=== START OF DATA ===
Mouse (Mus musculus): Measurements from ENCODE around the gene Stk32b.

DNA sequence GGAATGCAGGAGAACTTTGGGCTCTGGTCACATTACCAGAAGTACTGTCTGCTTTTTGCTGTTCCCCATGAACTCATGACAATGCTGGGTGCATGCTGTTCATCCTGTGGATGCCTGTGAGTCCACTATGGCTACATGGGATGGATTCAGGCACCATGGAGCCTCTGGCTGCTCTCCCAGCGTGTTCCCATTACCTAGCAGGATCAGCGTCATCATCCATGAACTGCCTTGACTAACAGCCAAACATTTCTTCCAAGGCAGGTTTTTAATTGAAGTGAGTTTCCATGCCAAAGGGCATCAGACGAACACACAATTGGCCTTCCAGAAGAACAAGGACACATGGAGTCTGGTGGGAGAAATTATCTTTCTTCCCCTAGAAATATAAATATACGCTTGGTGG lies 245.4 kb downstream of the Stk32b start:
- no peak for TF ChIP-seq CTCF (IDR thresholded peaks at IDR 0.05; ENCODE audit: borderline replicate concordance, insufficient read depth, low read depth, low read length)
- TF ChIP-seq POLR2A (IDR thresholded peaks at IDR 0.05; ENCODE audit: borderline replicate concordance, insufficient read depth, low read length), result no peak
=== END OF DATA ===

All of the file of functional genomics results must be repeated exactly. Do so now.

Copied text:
Mouse (Mus musculus): Measurements from ENCODE around the gene Stk32b.

DNA sequence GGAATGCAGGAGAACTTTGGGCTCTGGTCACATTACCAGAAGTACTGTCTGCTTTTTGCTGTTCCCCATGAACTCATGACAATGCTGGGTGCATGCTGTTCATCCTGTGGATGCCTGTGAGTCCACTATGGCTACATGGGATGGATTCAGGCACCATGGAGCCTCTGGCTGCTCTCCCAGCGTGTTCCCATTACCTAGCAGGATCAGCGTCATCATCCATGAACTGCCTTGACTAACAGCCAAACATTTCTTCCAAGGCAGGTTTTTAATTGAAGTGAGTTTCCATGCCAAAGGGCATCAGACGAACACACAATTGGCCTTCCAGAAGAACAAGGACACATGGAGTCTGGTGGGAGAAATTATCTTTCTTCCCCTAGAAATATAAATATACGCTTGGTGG lies 245.4 kb downstream of the Stk32b start:
- no peak for TF ChIP-seq CTCF (IDR thresholded peaks at IDR 0.05; ENCODE audit: borderline replicate concordance, insufficient read depth, low read depth, low read length)
- TF ChIP-seq POLR2A (IDR thresholded peaks at IDR 0.05; ENCODE audit: borderline replicate concordance, insufficient read depth, low read length), result no peak